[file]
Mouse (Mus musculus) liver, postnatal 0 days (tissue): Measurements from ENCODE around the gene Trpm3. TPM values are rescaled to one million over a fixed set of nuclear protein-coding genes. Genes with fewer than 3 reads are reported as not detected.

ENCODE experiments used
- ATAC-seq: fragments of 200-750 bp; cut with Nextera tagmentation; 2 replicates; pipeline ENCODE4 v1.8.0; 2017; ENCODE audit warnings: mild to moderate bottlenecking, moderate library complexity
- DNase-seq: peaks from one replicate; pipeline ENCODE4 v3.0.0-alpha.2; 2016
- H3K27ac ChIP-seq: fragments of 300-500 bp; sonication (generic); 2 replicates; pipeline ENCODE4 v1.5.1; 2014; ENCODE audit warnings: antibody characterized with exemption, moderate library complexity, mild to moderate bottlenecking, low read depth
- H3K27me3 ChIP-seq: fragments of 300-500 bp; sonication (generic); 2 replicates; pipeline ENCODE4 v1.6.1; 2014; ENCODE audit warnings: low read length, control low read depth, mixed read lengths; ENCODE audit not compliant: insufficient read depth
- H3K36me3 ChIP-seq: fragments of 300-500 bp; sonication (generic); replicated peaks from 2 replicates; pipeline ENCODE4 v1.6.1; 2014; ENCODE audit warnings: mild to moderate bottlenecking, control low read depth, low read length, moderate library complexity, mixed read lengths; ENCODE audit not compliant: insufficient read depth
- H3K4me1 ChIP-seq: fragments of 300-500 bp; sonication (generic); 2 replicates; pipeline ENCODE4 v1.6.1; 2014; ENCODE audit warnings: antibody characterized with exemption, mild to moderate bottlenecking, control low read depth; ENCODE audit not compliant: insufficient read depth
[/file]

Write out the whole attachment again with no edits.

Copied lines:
Mouse (Mus musculus) liver, postnatal 0 days (tissue): Measurements from ENCODE around the gene Trpm3. TPM values are rescaled to one million over a fixed set of nuclear protein-coding genes. Genes with fewer than 3 reads are reported as not detected.

ENCODE experiments used
- ATAC-seq: fragments of 200-750 bp; cut with Nextera tagmentation; 2 replicates; pipeline ENCODE4 v1.8.0; 2017; ENCODE audit warnings: mild to moderate bottlenecking, moderate library complexity
- DNase-seq: peaks from one replicate; pipeline ENCODE4 v3.0.0-alpha.2; 2016
- H3K27ac ChIP-seq: fragments of 300-500 bp; sonication (generic); 2 replicates; pipeline ENCODE4 v1.5.1; 2014; ENCODE audit warnings: antibody characterized with exemption, moderate library complexity, mild to moderate bottlenecking, low read depth
- H3K27me3 ChIP-seq: fragments of 300-500 bp; sonication (generic); 2 replicates; pipeline ENCODE4 v1.6.1; 2014; ENCODE audit warnings: low read length, control low read depth, mixed read lengths; ENCODE audit not compliant: insufficient read depth
- H3K36me3 ChIP-seq: fragments of 300-500 bp; sonication (generic); replicated peaks from 2 replicates; pipeline ENCODE4 v1.6.1; 2014; ENCODE audit warnings: mild to moderate bottlenecking, control low read depth, low read length, moderate library complexity, mixed read lengths; ENCODE audit not compliant: insufficient read depth
- H3K4me1 ChIP-seq: fragments of 300-500 bp; sonication (generic); 2 replicates; pipeline ENCODE4 v1.6.1; 2014; ENCODE audit warnings: antibody characterized with exemption, mild to moderate bottlenecking, control low read depth; ENCODE audit not compliant: insufficient read depth